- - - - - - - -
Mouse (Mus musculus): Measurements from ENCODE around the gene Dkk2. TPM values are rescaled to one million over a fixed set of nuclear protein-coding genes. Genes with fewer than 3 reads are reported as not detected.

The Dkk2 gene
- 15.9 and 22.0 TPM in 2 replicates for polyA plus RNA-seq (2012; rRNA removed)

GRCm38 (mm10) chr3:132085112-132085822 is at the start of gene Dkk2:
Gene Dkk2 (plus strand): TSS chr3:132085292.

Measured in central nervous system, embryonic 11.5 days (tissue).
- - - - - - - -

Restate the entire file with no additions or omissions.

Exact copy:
Mouse (Mus musculus): Measurements from ENCODE around the gene Dkk2. TPM values are rescaled to one million over a fixed set of nuclear protein-coding genes. Genes with fewer than 3 reads are reported as not detected.

The Dkk2 gene
- 15.9 and 22.0 TPM in 2 replicates for polyA plus RNA-seq (2012; rRNA removed)

GRCm38 (mm10) chr3:132085112-132085822 is at the start of gene Dkk2:
Gene Dkk2 (plus strand): TSS chr3:132085292.

Measured in central nervous system, embryonic 11.5 days (tissue).